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Trump and Sisi discuss fighting terrorism in phone call

Trump also said he was 'looking forward' to Sisi's visit to Washington that is currently being prepared, according to an Egyptian statement
Then-presidential candidate Donald Trump speaks to a caller on the other end of the phone line as volunteers man a phone bank prior to a rally on 12 September, 2016 (AFP)

Egyptian President Abdel Fattah al-Sisi discussed fighting terrorism and extremism with US President Donald Trump in a telephone call, and Trump applauded Egypt's efforts on those fronts, Sisi's office said on Monday.

Trump told Sisi he appreciates the difficulties faced by Egypt in its "war on terror" and affirmed his administration's commitment to supporting the country, Sisi's spokesman Alaa Youssef said in a statement.

"The US President also expressed during the call his looking forward to the President's awaited visit to Washington which is being prepared for through diplomatic channels," the statement said.

White House spokesman Sean Spicer told a news briefing that Trump and Sisi "discussed ways to deepen the bilateral relationship and support Egypt's fight against terrorists".

"President Trump underscored the United States remains strongly committed to the bilateral relationship, which has helped both countries overcome challenges in the region for decades," Spicer added.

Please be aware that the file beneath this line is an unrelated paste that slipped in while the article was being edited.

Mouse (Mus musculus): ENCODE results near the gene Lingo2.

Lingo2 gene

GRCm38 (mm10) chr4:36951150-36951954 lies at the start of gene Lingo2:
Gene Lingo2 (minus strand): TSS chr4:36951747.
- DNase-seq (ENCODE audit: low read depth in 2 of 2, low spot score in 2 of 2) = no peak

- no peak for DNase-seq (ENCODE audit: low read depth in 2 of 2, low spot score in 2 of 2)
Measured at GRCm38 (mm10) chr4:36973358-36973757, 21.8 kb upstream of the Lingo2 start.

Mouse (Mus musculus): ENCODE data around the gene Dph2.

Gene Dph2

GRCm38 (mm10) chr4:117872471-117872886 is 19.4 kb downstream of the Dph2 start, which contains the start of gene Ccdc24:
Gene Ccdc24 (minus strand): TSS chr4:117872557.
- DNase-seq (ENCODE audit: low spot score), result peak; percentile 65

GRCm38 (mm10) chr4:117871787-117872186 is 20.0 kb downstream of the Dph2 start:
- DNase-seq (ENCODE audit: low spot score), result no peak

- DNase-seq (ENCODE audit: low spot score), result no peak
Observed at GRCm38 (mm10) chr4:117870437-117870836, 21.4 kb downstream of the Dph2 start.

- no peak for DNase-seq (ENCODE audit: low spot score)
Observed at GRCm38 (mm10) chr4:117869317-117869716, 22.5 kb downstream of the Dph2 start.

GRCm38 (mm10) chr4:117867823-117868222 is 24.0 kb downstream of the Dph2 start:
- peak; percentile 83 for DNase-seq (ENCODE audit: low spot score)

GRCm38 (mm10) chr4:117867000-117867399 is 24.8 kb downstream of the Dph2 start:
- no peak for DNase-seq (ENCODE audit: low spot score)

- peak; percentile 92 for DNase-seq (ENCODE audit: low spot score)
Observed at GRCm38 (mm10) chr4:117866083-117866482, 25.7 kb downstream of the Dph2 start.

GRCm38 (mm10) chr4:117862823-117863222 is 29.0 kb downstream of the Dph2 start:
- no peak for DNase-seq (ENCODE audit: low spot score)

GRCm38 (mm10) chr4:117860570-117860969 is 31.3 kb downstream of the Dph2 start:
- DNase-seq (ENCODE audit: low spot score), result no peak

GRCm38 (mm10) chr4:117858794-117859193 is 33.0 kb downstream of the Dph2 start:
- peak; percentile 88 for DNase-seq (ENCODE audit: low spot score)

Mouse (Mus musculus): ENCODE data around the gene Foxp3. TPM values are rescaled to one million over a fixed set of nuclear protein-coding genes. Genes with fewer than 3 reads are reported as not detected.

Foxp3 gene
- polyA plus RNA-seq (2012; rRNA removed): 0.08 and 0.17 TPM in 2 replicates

Egyptian President Abdel Fattah al-Sisi was the first leader from the Arab world to congratulate Donald Trump after his election victory and said he hoped the US president-elect would "pump new life" into Egyptian-American relations.

A statement from the Egyptian presidency at the time emphasised the “special, strategic relationship” between Egypt and the United States that it said had lasted for decades.

Trump met with Sisi in New York last September at the United Nations, the first time a Republican presidential candidate had met a leader from the Muslim world.

Trump told Sisi that "under a Trump administration, the United States of America will be a loyal friend, not simply an ally, that Egypt can count on".

Sisi came to power after staging a military coup against Egypt’s first democratically elected president Mohammed Morsi, who hailed from the Muslim Brotherhood.

The former defence minister’s harsh crackdown against the group and its supporters led to the killing of hundreds of unarmed protesters, and the jailing of thousands.

On 14 August 2013, security forces violently dispersed protests at Rabaa square, the focal point of pro-democracy protests during the crisis.

More than 1,150 people were killed across Egypt – 817 in Rabaa alone - in what Human Rights Watch has called the “worst single-day killing of protesters in modern history”.

Obama briefly suspended arms sales to Egypt in response, and though he later reversed that decision, relations between the now former US president and Cairo did not recover.

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